Amoeblog

Remembering Paco de Lucia

Posted by Rick Frystak, February 26, 2014 12:45pm | Post a Comment

Paco de Lucia

Today, the world lost a giant of music, as Maestro Paco de Lucia passed away, at 66 years young, from a heart attack at a resort in Mexico. “Paco lived as he wished and died playing with his children beside the sea,” said a statement from de Lucia’s family published on the websites of Spanish newspapers.

Paco took the Flamenco style and tradtition of the elders in the genre and blasted off into his own universe, to some early criticism, owning every note of his huge legacy and backing up all his moves with incredible chops and technique. I had many unforgettable chances to see Paco in person doing his thing, each a unique and unpredictable experience, except for the sheer technical mastery of his instrument always present. I also took away from these shows Paco’s palpable confidence, his air of “badass”-ness that deservedly asserted his own internal awareness of what he was doing in the moment. I lament his passing, and will miss him tremendously. Adios, Paco.

Fortunately we have much in the visual and audio realms  to see and hear Paco, and to mark the absolutely inimitable place that Paco held in the music landscape. The 2-CD set, En  Vivo Conciertos, won a Grammy and is a most enjoyable album, displaying Paco’s genius live, and represents the last tour he did almost exactly. Amoeba has some true gems of Paco’s here.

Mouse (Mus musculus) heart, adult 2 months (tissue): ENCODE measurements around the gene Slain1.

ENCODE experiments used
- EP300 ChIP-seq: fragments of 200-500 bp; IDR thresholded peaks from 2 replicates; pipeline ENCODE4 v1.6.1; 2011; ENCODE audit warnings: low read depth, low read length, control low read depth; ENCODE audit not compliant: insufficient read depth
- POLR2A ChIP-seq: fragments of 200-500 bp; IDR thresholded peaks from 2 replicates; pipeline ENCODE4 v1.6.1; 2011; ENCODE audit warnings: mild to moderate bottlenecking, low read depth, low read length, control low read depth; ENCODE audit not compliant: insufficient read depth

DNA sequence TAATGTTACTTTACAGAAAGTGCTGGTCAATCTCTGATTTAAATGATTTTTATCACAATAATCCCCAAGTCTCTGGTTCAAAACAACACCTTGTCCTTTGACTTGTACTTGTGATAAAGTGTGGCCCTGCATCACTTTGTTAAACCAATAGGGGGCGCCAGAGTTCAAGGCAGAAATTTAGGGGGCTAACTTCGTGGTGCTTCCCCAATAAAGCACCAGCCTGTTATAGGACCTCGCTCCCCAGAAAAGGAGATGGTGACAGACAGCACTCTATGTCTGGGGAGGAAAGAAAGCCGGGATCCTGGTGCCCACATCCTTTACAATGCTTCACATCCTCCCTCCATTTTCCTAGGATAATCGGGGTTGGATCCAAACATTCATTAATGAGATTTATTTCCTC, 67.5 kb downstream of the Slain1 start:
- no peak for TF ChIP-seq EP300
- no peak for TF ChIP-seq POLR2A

(photographer unknown)

(In which we actually exist!)

Posted by Job O Brother, February 18, 2014 02:05pm | Post a Comment
elvis presley youngadolf hitlerjimmy hoffaletterman jacket
Was (Not Was?): Elvis Presley, Hitler's brain, Jimmy Hoffa, the author


You guys, I’m not dead. I know – like I’d ever get that lucky!

It’s been around 8,888 years since my last post here on the Amoeblog (give or take 8,888 years), which begs the question: What have I been doing?

Well, maybe it doesn’t beg the question. Maybe it just prompts you to politely inquire so I don’t feel unwanted and insecure. I’ll take it! Beggars can’t be choosers.

Actually, that’s not factual. Beggars can be choosers. In fact, it’s in a beggar’s best interest to consciously prioritize a great many things the rest of us FANTASTICALLY WEALTHY people take for granted.

For example: I’m often faced with a choice between whether I want to buy organic cilantro, versus non-organic cilantro. While I normally prefer organic produce, cilantro raised without chemical black magic is, in my experience, always filthy – and not “Oh, this potato needs to be rinsed first” dirty; organic cilantro requires a scrubbing akin to a Karen Silkwood workplace shower, which the culinary herb’s delicate leaves do not endure well.

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CIIS Public Programs & Performances and Amoeba Music Present Habib Koite

Posted by The Bay Area Crew, January 15, 2014 07:25pm | Post a Comment

CIIS Public Programs & Performances and Amoeba Music present one of Africa's most popular and habib koiterecognized musicians, Habib Koite, on Saturday, February 1st at the Nourse Theater in San Francisco.

Koite has gained a strong fan base by integrating the rock and folk sounds of the Western world without watering down his cherished Malian roots. Called "Mali's biggest pop star" by Rolling Stone (in an article in which Bonnie Raitt compared Habib to Jimi Hendrix and Stevie Ray Vaughn), Koite has also received raves from People, Entertainment Weekly, and the New York Times.